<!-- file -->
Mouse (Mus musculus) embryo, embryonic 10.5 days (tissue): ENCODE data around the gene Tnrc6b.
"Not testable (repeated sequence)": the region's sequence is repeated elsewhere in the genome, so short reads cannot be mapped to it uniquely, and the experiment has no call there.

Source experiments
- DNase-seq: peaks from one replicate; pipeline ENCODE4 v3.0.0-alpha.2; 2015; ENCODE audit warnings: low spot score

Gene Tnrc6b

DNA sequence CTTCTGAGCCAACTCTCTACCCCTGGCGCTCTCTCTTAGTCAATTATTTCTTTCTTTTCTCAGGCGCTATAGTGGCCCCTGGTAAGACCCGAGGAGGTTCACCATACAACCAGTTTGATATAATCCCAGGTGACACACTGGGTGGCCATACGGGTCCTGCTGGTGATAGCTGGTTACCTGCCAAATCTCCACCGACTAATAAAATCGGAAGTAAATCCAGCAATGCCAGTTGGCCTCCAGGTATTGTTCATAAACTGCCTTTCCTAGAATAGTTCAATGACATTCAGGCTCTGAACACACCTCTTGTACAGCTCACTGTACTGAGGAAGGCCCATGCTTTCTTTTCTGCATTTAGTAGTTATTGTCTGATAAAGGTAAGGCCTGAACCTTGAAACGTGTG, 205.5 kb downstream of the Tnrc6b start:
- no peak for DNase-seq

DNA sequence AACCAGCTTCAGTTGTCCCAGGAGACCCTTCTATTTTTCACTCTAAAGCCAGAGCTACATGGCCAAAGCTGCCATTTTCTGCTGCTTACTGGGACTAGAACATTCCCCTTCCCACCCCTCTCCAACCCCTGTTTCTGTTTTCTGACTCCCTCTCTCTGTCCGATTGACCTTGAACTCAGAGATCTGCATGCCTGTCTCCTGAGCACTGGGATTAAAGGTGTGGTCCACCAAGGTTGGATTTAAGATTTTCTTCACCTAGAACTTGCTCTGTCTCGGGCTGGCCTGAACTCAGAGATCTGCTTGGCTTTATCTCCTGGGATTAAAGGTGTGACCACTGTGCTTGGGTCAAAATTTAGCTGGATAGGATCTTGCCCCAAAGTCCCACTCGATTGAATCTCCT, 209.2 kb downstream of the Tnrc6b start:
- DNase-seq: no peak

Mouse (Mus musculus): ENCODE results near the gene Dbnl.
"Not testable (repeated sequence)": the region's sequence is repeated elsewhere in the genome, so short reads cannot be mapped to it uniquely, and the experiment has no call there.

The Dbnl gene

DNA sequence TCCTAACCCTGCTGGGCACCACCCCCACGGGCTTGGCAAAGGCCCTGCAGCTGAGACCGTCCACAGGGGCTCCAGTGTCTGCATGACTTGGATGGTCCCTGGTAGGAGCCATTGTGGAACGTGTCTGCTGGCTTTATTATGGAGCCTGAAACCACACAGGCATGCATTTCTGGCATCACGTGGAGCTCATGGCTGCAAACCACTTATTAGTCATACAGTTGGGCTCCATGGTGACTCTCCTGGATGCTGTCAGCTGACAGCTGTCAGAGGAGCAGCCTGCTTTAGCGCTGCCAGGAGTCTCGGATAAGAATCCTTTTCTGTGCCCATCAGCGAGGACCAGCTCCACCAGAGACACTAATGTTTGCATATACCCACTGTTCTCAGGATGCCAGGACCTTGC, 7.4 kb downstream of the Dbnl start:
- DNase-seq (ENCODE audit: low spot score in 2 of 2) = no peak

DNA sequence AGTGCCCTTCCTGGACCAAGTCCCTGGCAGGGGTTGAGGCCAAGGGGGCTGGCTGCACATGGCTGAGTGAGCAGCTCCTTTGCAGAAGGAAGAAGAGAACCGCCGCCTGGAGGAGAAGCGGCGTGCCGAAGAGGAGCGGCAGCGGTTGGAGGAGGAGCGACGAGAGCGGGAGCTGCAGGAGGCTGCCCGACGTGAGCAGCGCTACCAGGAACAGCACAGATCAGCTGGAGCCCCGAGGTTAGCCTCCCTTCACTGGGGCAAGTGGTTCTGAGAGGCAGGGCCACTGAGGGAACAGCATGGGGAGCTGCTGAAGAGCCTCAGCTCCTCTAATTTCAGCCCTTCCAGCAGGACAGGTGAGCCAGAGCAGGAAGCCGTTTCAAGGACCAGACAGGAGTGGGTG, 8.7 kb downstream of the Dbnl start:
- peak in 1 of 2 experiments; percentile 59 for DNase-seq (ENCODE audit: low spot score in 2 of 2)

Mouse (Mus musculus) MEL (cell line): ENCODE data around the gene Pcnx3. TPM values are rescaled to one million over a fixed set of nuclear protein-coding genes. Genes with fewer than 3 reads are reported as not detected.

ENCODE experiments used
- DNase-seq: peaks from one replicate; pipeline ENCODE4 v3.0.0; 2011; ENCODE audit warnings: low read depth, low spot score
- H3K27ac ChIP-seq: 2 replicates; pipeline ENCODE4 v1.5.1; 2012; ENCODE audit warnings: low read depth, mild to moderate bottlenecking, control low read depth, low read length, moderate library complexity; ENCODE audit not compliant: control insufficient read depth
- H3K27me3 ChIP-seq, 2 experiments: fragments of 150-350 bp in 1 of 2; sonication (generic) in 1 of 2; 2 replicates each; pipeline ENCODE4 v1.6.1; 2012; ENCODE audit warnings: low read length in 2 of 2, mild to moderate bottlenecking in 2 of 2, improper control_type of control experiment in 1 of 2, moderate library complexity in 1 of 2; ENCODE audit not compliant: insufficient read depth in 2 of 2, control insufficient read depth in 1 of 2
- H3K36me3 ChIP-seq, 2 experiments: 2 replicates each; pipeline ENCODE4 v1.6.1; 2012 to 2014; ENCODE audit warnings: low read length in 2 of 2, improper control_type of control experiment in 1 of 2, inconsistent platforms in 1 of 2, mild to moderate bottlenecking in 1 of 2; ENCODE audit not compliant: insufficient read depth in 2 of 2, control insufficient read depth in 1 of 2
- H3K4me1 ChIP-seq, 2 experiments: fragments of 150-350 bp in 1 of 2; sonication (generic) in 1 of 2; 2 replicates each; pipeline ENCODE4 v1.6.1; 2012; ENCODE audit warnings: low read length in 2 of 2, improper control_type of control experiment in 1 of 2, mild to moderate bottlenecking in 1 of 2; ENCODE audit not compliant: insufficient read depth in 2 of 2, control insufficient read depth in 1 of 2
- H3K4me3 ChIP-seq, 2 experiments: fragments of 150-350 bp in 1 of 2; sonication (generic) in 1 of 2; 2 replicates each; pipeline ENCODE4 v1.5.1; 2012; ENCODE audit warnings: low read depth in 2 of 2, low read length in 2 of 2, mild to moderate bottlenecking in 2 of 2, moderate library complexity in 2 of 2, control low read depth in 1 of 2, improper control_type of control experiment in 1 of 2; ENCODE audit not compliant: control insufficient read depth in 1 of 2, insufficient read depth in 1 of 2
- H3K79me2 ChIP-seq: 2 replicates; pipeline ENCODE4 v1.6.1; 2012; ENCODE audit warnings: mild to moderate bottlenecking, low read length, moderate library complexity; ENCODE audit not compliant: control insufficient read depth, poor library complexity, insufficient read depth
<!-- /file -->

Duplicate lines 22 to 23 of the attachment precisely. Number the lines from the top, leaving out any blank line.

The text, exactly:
- H3K36me3 ChIP-seq, 2 experiments: 2 replicates each; pipeline ENCODE4 v1.6.1; 2012 to 2014; ENCODE audit warnings: low read length in 2 of 2, improper control_type of control experiment in 1 of 2, inconsistent platforms in 1 of 2, mild to moderate bottlenecking in 1 of 2; ENCODE audit not compliant: insufficient read depth in 2 of 2, control insufficient read depth in 1 of 2
- H3K4me1 ChIP-seq, 2 experiments: fragments of 150-350 bp in 1 of 2; sonication (generic) in 1 of 2; 2 replicates each; pipeline ENCODE4 v1.6.1; 2012; ENCODE audit warnings: low read length in 2 of 2, improper control_type of control experiment in 1 of 2, mild to moderate bottlenecking in 1 of 2; ENCODE audit not compliant: insufficient read depth in 2 of 2, control insufficient read depth in 1 of 2